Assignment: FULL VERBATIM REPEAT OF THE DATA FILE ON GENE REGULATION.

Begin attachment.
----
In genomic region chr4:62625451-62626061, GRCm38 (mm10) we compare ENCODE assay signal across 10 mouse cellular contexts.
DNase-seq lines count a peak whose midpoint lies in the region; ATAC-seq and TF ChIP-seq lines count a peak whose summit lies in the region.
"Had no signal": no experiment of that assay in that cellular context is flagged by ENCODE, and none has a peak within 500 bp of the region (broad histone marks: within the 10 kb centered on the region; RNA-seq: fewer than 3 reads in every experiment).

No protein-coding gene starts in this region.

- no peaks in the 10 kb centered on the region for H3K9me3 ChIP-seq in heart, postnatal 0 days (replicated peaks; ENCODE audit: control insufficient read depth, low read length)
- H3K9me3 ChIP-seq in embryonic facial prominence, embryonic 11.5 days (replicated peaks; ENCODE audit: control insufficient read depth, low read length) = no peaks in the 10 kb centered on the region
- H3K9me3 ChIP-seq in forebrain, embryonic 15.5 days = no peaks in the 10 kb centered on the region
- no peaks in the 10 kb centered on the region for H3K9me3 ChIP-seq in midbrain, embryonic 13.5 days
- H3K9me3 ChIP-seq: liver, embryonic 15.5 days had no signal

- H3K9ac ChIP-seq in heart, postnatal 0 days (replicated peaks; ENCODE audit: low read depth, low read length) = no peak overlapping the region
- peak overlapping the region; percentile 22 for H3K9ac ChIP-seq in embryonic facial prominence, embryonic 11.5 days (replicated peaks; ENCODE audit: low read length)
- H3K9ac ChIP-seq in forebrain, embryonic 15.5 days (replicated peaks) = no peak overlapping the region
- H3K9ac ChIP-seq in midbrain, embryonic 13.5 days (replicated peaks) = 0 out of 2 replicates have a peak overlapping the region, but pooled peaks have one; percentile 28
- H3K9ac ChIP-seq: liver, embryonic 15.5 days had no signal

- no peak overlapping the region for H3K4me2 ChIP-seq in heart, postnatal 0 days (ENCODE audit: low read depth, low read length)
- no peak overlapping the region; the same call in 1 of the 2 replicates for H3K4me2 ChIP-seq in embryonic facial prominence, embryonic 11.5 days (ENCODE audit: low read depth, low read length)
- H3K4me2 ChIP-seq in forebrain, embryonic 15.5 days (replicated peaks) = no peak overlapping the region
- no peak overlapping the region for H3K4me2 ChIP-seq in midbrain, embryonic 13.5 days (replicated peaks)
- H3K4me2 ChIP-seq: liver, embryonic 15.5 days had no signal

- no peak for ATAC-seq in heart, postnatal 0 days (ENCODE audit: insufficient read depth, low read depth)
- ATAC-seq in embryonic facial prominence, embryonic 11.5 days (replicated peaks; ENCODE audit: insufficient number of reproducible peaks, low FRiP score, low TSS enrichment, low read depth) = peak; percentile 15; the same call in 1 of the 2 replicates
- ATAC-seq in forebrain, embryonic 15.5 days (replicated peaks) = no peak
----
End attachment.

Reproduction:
In genomic region chr4:62625451-62626061, GRCm38 (mm10) we compare ENCODE assay signal across 10 mouse cellular contexts.
DNase-seq lines count a peak whose midpoint lies in the region; ATAC-seq and TF ChIP-seq lines count a peak whose summit lies in the region.
"Had no signal": no experiment of that assay in that cellular context is flagged by ENCODE, and none has a peak within 500 bp of the region (broad histone marks: within the 10 kb centered on the region; RNA-seq: fewer than 3 reads in every experiment).

No protein-coding gene starts in this region.

- no peaks in the 10 kb centered on the region for H3K9me3 ChIP-seq in heart, postnatal 0 days (replicated peaks; ENCODE audit: control insufficient read depth, low read length)
- H3K9me3 ChIP-seq in embryonic facial prominence, embryonic 11.5 days (replicated peaks; ENCODE audit: control insufficient read depth, low read length) = no peaks in the 10 kb centered on the region
- H3K9me3 ChIP-seq in forebrain, embryonic 15.5 days = no peaks in the 10 kb centered on the region
- no peaks in the 10 kb centered on the region for H3K9me3 ChIP-seq in midbrain, embryonic 13.5 days
- H3K9me3 ChIP-seq: liver, embryonic 15.5 days had no signal

- H3K9ac ChIP-seq in heart, postnatal 0 days (replicated peaks; ENCODE audit: low read depth, low read length) = no peak overlapping the region
- peak overlapping the region; percentile 22 for H3K9ac ChIP-seq in embryonic facial prominence, embryonic 11.5 days (replicated peaks; ENCODE audit: low read length)
- H3K9ac ChIP-seq in forebrain, embryonic 15.5 days (replicated peaks) = no peak overlapping the region
- H3K9ac ChIP-seq in midbrain, embryonic 13.5 days (replicated peaks) = 0 out of 2 replicates have a peak overlapping the region, but pooled peaks have one; percentile 28
- H3K9ac ChIP-seq: liver, embryonic 15.5 days had no signal

- no peak overlapping the region for H3K4me2 ChIP-seq in heart, postnatal 0 days (ENCODE audit: low read depth, low read length)
- no peak overlapping the region; the same call in 1 of the 2 replicates for H3K4me2 ChIP-seq in embryonic facial prominence, embryonic 11.5 days (ENCODE audit: low read depth, low read length)
- H3K4me2 ChIP-seq in forebrain, embryonic 15.5 days (replicated peaks) = no peak overlapping the region
- no peak overlapping the region for H3K4me2 ChIP-seq in midbrain, embryonic 13.5 days (replicated peaks)
- H3K4me2 ChIP-seq: liver, embryonic 15.5 days had no signal

- no peak for ATAC-seq in heart, postnatal 0 days (ENCODE audit: insufficient read depth, low read depth)
- ATAC-seq in embryonic facial prominence, embryonic 11.5 days (replicated peaks; ENCODE audit: insufficient number of reproducible peaks, low FRiP score, low TSS enrichment, low read depth) = peak; percentile 15; the same call in 1 of the 2 replicates
- ATAC-seq in forebrain, embryonic 15.5 days (replicated peaks) = no peak